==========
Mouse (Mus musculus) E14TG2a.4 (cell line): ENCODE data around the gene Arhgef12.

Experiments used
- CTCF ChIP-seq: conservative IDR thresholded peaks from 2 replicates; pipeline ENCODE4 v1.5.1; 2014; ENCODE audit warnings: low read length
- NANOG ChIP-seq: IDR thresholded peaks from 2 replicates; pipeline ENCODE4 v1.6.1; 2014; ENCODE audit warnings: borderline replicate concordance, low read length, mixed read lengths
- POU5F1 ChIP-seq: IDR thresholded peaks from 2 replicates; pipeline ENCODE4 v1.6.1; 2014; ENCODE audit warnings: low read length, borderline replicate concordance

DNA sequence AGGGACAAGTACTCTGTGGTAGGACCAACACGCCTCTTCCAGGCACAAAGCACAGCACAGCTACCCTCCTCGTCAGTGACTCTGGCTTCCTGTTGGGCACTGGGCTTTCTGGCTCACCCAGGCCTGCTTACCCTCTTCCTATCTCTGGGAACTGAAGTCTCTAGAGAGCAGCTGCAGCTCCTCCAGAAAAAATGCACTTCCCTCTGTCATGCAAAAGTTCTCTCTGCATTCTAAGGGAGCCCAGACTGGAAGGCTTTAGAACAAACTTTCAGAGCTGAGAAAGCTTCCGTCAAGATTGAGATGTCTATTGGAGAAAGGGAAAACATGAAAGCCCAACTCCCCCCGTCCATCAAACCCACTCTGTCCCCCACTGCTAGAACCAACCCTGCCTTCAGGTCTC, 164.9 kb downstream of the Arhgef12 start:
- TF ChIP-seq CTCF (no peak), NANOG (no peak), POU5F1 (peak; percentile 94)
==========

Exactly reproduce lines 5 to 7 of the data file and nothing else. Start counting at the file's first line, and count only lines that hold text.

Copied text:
- POU5F1 ChIP-seq: IDR thresholded peaks from 2 replicates; pipeline ENCODE4 v1.6.1; 2014; ENCODE audit warnings: low read length, borderline replicate concordance

DNA sequence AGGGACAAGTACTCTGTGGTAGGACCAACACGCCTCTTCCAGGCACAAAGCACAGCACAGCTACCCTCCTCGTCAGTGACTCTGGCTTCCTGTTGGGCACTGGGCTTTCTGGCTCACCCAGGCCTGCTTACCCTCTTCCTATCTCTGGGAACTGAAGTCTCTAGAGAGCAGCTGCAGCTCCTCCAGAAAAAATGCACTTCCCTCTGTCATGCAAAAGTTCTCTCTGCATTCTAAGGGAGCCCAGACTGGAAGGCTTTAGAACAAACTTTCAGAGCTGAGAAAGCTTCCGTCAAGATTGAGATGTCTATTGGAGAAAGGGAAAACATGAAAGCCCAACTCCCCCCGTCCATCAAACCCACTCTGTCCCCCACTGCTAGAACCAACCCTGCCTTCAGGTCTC, 164.9 kb downstream of the Arhgef12 start:
- TF ChIP-seq CTCF (no peak), NANOG (no peak), POU5F1 (peak; percentile 94)